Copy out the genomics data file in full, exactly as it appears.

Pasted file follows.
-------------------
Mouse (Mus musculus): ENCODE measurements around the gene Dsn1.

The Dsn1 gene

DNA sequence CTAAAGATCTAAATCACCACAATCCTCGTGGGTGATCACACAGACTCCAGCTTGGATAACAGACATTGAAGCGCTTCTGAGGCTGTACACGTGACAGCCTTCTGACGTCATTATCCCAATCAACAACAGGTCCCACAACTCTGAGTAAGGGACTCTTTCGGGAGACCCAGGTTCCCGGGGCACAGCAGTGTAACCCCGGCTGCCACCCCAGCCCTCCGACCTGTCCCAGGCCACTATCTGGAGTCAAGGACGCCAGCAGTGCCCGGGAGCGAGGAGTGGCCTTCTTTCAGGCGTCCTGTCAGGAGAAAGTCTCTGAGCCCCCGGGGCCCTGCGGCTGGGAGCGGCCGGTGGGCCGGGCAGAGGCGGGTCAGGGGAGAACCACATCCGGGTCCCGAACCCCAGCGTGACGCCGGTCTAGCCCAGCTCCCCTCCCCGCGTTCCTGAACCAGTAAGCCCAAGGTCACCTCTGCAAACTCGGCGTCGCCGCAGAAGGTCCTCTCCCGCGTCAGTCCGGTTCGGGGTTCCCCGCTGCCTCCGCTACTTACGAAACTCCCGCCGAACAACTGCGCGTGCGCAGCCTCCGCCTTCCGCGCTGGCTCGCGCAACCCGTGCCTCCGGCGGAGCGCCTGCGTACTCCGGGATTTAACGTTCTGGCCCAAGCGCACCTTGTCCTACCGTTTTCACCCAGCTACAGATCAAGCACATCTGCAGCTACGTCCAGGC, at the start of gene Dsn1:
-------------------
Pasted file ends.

Mouse (Mus musculus): ENCODE measurements around the gene Dsn1.

The Dsn1 gene

DNA sequence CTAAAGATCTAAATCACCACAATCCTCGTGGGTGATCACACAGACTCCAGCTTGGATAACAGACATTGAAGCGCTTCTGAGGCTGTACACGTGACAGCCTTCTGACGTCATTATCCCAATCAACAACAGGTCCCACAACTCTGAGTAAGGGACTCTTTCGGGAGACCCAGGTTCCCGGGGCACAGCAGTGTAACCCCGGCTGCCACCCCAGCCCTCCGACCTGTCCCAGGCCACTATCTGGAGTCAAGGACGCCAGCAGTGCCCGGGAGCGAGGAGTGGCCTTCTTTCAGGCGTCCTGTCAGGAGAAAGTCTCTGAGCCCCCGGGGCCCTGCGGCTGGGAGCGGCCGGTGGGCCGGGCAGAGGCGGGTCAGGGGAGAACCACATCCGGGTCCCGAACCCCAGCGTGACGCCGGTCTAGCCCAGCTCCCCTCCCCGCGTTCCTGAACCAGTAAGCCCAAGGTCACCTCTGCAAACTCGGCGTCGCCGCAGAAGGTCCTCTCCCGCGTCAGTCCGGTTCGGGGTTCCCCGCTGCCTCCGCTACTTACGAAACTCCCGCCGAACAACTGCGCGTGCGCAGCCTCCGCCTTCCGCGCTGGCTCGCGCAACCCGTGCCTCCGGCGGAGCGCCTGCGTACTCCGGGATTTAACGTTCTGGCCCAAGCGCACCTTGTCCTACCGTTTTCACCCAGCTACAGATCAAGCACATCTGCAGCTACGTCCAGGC, at the start of gene Dsn1: